What has NS&I done to its savings rates?

Category: Investment

National Savings & Investments has significantly cut the rates it offers to savers.

Savings analysts have long kept one eye on NS&I’s next move. The bank helps to fund the Government’s spending, so it has to balance the rates paid to savers with the cost to the Treasury.

NS&I had planned cuts earlier this year. However, they decided not to put these in place and to massively increase the amount it wanted to raise from savers from £6billion to £35billion. They did this to support savers amid the coronavirus pandemic.

However, the cuts announced today are far more brutal than those originally planned.

What has happened to Premium Bonds?

The Treasury-backed bank this morning announced that from December the odds of winning anything in the Premium Bonds draw will go from 24,500 to one to 34,500 to one, and the estimated number of total prizes won reduced by 1million.

These cuts mean that far fewer Premium Bond prizes will be won despite there being more Bonds in the draw than ever before, reversing a recent trend where NS&I has had to add the number of non-£1million prizes to keep the effective prize fund rate at 1.4%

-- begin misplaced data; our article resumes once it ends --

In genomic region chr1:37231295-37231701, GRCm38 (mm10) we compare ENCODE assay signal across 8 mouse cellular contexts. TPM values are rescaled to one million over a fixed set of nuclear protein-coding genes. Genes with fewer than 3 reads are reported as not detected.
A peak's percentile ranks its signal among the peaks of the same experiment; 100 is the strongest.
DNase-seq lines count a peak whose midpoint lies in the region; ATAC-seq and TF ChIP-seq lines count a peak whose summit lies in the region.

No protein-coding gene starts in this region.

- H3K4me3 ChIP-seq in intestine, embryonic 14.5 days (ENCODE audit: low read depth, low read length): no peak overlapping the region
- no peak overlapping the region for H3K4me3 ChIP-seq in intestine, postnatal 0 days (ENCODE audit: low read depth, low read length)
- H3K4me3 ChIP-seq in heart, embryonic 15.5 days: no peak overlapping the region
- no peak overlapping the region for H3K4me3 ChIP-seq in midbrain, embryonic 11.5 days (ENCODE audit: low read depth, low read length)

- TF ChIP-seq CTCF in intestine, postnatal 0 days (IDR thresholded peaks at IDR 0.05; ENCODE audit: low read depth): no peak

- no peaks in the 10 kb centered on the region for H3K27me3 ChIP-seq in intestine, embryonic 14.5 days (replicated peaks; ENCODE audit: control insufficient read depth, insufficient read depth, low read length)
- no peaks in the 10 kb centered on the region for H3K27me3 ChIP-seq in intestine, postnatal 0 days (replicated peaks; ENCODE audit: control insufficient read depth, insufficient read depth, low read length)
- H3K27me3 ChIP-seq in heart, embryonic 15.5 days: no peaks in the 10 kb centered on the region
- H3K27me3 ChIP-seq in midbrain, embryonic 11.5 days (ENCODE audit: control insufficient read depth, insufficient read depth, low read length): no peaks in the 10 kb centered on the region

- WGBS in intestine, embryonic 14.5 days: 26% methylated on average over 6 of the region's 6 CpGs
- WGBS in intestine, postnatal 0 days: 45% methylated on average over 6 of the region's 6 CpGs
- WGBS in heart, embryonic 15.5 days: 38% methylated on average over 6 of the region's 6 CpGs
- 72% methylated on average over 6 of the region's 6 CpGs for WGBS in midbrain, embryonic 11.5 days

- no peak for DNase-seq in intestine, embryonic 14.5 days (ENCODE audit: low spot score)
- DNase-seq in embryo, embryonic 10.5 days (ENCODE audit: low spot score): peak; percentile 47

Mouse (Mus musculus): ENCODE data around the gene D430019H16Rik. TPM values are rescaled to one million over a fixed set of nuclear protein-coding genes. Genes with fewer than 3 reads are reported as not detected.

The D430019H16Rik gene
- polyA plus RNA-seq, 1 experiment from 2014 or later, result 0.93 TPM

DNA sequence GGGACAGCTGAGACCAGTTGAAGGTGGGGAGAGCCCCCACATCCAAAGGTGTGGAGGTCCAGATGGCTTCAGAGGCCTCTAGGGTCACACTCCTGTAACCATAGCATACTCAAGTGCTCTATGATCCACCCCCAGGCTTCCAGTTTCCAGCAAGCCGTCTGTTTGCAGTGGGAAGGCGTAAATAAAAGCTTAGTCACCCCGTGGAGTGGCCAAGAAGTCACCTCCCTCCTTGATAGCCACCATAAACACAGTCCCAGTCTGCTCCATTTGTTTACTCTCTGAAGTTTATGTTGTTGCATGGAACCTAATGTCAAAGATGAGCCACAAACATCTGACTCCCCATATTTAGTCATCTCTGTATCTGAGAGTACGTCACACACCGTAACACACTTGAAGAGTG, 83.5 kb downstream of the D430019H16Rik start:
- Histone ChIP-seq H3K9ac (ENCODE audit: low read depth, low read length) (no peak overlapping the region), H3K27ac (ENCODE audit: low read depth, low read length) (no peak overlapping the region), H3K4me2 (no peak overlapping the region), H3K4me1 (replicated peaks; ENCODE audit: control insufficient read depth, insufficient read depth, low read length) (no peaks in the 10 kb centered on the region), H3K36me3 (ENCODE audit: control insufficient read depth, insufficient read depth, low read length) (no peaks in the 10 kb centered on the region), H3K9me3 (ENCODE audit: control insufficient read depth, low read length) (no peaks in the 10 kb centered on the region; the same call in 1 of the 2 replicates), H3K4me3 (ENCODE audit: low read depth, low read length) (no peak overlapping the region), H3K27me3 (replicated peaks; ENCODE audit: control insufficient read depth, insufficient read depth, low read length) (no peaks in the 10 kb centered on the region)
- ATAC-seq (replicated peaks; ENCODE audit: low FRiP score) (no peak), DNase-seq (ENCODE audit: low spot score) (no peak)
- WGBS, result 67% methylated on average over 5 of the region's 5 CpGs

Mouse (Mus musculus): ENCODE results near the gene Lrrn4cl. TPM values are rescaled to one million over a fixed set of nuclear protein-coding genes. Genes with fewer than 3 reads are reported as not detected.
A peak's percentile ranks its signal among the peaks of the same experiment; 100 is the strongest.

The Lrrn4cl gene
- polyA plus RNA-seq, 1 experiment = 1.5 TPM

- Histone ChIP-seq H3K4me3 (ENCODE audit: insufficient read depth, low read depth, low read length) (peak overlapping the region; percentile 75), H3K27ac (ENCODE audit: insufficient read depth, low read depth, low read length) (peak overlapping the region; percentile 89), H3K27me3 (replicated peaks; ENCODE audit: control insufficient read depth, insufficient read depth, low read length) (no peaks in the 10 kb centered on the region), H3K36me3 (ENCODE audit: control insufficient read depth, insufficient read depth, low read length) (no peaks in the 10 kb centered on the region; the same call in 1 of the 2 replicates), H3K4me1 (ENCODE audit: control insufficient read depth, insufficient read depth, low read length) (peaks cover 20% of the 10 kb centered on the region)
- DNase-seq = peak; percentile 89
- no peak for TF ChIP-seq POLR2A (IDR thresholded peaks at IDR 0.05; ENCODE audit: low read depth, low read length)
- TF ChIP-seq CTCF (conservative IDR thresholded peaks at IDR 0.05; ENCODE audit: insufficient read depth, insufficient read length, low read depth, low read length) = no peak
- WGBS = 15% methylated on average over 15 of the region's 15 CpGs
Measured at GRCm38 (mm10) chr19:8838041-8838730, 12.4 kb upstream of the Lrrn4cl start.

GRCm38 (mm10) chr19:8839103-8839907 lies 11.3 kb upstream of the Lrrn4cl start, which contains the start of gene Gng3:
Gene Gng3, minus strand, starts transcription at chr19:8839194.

What has happened to the other accounts?

NS&I will also cut its other market-leading accounts from 24 November. Its Income Bonds will go from paying 1.15% interest to just 0.01%. Their Direct Saver will pay just 0.15%, down from 1% now, and their Direct Isa 0.1%, down from 0.9%.

Their fixed-rate accounts will be also be cut further, as those cuts did go ahead as planned in May, but this will not affect savers until the end of their terms.

How does this affect accounts from other banks?

Smaller banks have launched best buy fixed-rate bonds and ISAs, having needed to leapfrog NS&I’s best buy rates to attract savers. while in the last week two building societies have launched easy-access accounts, albeit ones with withdrawal restrictions or bonus rates, paying more than NS&I’s Income Bonds for the first time since mid-May.

The cuts will reduce the encouragement for banks to offer higher rates.

What should I do?

We generally recommend to clients that they should only keep enough in cash deposits to cover their short-term needs and any emergencies. However, that does not automatically mean that investing anything above this is the right thing for you to do. You will need to consider your circumstances, goals and all the other aspects which could affect the decision.

If you want to know about this, feel free to book in a free no-obligation chat here or get in touch.

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